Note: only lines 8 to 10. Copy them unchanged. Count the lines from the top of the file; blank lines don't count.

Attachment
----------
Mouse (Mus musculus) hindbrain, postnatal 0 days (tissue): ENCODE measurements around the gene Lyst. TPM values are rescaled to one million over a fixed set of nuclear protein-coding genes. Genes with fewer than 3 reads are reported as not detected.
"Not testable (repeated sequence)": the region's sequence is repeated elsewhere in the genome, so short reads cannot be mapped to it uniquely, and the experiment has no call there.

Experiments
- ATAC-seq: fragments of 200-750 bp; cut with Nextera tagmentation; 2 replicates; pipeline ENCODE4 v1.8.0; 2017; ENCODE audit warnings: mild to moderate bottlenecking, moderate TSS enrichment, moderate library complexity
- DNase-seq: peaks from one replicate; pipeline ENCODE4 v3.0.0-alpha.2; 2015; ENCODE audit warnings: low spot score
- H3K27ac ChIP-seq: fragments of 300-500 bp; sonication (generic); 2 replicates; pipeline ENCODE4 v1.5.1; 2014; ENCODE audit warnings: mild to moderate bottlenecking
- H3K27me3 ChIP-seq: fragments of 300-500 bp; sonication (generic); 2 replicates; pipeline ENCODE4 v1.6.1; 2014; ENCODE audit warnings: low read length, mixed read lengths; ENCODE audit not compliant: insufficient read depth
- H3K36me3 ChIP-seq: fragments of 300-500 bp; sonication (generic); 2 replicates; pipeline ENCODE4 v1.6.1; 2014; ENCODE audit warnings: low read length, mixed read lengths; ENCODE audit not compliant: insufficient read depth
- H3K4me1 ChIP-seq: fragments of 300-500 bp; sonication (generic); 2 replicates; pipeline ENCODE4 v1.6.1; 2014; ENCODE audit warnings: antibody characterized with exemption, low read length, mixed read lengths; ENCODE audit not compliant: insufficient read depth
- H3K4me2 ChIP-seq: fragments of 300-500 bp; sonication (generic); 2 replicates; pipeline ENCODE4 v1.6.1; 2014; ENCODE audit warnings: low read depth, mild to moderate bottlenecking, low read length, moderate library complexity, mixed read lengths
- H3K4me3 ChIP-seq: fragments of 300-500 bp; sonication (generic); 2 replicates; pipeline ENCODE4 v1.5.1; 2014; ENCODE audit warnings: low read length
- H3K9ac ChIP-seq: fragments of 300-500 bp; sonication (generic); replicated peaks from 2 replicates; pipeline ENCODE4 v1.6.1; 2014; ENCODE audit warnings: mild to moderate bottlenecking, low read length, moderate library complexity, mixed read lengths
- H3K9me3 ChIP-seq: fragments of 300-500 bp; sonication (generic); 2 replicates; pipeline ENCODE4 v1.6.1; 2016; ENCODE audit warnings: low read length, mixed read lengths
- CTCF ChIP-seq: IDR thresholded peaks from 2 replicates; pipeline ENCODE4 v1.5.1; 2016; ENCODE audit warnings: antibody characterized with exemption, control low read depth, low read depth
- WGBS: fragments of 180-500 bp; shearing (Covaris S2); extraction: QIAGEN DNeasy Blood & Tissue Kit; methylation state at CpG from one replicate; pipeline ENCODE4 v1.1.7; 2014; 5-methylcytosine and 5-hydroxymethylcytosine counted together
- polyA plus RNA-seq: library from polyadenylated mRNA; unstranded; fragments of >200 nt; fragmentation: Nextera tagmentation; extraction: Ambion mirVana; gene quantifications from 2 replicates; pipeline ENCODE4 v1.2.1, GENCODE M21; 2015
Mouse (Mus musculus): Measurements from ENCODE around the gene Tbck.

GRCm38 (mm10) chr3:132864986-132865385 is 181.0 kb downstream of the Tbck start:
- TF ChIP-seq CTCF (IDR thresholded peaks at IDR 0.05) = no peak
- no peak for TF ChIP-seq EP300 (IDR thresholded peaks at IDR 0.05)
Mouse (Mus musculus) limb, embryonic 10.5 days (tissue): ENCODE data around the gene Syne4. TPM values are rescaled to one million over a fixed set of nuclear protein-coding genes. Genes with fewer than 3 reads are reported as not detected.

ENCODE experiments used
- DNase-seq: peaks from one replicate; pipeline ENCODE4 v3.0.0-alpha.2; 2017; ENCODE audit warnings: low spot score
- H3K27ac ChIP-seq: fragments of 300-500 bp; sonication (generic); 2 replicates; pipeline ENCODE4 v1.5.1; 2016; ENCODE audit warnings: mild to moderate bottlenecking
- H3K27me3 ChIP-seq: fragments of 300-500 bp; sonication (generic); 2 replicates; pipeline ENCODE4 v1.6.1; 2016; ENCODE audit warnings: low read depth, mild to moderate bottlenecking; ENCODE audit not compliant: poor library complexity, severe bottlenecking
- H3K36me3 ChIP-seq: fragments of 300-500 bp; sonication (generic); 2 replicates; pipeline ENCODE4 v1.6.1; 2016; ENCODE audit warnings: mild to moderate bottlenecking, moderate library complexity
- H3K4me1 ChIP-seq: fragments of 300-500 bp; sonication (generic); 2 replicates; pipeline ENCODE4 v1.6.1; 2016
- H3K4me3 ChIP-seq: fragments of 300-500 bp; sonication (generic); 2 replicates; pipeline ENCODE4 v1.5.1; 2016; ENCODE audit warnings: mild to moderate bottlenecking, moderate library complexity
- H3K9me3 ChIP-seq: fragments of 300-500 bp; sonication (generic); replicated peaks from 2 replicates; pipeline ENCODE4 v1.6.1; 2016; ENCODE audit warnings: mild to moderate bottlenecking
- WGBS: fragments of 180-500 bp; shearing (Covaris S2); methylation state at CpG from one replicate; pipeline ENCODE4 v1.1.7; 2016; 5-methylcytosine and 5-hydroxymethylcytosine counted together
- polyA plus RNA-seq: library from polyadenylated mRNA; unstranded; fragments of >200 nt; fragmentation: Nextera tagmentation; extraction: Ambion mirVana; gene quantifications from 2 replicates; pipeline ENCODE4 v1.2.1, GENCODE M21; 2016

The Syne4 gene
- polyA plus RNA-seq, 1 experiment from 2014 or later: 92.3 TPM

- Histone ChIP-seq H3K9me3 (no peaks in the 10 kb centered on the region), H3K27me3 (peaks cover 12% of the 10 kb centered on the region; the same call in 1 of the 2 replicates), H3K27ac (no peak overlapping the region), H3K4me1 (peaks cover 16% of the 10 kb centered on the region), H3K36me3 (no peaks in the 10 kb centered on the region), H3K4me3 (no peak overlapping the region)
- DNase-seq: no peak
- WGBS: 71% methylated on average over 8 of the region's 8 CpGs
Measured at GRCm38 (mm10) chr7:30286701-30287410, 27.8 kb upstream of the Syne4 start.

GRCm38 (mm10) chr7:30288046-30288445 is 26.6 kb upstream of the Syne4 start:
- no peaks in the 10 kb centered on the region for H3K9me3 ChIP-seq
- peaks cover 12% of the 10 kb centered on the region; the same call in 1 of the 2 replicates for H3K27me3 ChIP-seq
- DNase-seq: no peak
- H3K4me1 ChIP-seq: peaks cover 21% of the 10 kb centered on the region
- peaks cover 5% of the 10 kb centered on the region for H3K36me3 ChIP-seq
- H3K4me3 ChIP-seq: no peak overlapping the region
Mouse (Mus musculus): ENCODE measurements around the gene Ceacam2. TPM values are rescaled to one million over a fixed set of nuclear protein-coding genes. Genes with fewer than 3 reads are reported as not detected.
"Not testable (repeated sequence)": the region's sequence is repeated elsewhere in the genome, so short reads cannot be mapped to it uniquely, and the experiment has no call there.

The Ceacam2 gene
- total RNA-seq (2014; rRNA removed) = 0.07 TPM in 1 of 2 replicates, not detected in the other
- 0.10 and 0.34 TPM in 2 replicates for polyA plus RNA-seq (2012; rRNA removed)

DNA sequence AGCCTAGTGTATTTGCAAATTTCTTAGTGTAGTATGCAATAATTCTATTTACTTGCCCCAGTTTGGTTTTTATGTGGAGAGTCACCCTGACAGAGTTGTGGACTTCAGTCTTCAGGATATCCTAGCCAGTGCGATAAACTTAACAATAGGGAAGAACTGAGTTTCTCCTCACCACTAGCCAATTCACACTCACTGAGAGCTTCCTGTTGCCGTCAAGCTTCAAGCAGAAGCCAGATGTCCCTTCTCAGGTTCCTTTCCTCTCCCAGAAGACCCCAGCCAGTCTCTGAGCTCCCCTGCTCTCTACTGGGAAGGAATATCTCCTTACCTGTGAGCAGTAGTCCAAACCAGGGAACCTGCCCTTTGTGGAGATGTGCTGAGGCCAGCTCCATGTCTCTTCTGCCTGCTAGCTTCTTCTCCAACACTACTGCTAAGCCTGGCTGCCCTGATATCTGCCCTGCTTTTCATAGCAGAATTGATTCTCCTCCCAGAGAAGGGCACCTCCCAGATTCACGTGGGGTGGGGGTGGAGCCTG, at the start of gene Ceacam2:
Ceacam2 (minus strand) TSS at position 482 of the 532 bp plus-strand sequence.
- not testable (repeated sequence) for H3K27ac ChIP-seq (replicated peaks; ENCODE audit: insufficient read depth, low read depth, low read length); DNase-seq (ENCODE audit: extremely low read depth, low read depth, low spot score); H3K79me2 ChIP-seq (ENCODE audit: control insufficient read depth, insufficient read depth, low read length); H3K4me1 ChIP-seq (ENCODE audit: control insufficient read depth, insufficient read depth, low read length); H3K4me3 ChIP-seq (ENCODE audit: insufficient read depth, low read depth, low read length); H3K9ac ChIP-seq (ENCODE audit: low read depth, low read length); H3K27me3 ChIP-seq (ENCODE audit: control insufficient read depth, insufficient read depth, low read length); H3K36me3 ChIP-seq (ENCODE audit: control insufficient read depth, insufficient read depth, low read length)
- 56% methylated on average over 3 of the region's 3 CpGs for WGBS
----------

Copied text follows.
- H3K36me3 ChIP-seq: fragments of 300-500 bp; sonication (generic); 2 replicates; pipeline ENCODE4 v1.6.1; 2014; ENCODE audit warnings: low read length, mixed read lengths; ENCODE audit not compliant: insufficient read depth
- H3K4me1 ChIP-seq: fragments of 300-500 bp; sonication (generic); 2 replicates; pipeline ENCODE4 v1.6.1; 2014; ENCODE audit warnings: antibody characterized with exemption, low read length, mixed read lengths; ENCODE audit not compliant: insufficient read depth
- H3K4me2 ChIP-seq: fragments of 300-500 bp; sonication (generic); 2 replicates; pipeline ENCODE4 v1.6.1; 2014; ENCODE audit warnings: low read depth, mild to moderate bottlenecking, low read length, moderate library complexity, mixed read lengths